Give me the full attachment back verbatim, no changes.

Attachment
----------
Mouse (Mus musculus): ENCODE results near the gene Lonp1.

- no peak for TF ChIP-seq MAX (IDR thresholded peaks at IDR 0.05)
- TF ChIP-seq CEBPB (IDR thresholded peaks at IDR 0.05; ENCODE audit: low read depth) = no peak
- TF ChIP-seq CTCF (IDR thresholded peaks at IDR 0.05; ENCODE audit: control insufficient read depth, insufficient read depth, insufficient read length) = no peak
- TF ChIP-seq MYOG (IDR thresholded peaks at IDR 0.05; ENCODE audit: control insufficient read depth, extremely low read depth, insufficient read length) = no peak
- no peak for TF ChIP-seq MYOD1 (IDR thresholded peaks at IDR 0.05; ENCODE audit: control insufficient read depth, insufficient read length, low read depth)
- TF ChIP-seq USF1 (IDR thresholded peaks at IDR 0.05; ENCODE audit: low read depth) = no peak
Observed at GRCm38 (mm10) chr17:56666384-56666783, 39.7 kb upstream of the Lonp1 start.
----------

Mouse (Mus musculus): ENCODE results near the gene Lonp1.

- no peak for TF ChIP-seq MAX (IDR thresholded peaks at IDR 0.05)
- TF ChIP-seq CEBPB (IDR thresholded peaks at IDR 0.05; ENCODE audit: low read depth) = no peak
- TF ChIP-seq CTCF (IDR thresholded peaks at IDR 0.05; ENCODE audit: control insufficient read depth, insufficient read depth, insufficient read length) = no peak
- TF ChIP-seq MYOG (IDR thresholded peaks at IDR 0.05; ENCODE audit: control insufficient read depth, extremely low read depth, insufficient read length) = no peak
- no peak for TF ChIP-seq MYOD1 (IDR thresholded peaks at IDR 0.05; ENCODE audit: control insufficient read depth, insufficient read length, low read depth)
- TF ChIP-seq USF1 (IDR thresholded peaks at IDR 0.05; ENCODE audit: low read depth) = no peak
Observed at GRCm38 (mm10) chr17:56666384-56666783, 39.7 kb upstream of the Lonp1 start.